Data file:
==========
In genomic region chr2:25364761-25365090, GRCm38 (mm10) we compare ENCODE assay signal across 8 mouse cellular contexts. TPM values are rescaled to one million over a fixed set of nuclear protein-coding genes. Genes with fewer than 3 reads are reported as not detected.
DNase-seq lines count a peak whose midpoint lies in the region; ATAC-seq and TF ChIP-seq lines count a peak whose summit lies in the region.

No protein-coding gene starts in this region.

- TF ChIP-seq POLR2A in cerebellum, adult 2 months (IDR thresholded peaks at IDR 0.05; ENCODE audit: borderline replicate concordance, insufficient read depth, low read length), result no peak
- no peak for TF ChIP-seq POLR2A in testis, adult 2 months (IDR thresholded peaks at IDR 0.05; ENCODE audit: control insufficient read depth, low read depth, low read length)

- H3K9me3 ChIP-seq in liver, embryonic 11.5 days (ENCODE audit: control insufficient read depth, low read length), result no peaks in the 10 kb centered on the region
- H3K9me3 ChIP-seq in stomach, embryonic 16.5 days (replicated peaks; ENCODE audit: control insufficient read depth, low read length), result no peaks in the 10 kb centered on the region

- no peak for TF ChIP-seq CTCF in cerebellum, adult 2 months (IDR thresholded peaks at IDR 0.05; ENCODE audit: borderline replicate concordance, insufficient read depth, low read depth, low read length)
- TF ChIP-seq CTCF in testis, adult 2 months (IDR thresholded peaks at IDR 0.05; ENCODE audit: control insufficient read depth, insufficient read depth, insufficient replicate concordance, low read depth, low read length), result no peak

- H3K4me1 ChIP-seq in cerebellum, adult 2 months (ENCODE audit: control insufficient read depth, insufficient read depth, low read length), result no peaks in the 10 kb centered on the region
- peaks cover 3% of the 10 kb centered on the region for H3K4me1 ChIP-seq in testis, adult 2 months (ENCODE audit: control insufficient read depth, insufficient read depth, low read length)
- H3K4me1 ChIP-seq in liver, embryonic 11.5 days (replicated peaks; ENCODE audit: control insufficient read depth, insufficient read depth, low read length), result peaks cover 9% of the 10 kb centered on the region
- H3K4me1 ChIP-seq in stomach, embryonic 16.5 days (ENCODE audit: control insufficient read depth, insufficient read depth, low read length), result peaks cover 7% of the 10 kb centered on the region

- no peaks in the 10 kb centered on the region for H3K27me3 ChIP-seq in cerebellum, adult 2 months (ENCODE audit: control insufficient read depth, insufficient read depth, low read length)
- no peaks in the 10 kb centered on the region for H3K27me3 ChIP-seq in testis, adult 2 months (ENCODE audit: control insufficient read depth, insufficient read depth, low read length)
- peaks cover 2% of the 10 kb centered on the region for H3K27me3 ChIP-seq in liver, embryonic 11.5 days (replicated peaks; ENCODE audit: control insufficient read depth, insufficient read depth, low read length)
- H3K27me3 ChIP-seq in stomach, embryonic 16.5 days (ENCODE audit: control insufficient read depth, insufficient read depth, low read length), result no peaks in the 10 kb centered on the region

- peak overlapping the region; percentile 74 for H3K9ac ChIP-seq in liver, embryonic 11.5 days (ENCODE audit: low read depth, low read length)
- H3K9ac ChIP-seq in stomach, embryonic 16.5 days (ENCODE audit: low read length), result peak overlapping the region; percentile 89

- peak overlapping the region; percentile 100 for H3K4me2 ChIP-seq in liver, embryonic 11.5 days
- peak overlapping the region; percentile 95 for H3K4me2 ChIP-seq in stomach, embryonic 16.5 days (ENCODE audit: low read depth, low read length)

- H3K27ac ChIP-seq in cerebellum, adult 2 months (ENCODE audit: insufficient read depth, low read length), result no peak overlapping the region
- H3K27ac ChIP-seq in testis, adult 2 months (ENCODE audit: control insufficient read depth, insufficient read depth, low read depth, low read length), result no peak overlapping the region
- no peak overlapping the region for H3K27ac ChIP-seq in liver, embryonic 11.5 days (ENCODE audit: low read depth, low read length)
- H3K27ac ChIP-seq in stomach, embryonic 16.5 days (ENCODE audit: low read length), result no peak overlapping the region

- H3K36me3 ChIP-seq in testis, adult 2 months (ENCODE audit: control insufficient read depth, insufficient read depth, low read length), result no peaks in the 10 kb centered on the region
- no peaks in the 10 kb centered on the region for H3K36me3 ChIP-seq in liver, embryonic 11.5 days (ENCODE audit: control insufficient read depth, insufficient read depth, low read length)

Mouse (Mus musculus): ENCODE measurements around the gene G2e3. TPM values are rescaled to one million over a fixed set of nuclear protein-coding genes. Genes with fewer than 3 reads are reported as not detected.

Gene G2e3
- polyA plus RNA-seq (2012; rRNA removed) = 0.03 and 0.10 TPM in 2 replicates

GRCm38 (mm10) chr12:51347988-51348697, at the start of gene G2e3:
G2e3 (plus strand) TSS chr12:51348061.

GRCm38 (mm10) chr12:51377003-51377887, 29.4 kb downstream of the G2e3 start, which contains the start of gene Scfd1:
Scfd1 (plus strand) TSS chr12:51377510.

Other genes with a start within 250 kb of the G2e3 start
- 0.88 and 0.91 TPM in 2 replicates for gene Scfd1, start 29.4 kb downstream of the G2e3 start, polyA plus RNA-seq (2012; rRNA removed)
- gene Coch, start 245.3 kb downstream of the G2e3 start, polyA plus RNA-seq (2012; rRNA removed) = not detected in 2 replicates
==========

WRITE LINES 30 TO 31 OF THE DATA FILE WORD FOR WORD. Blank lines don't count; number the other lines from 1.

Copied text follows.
- polyA plus RNA-seq (2012; rRNA removed) = 0.03 and 0.10 TPM in 2 replicates

GRCm38 (mm10) chr12:51347988-51348697, at the start of gene G2e3: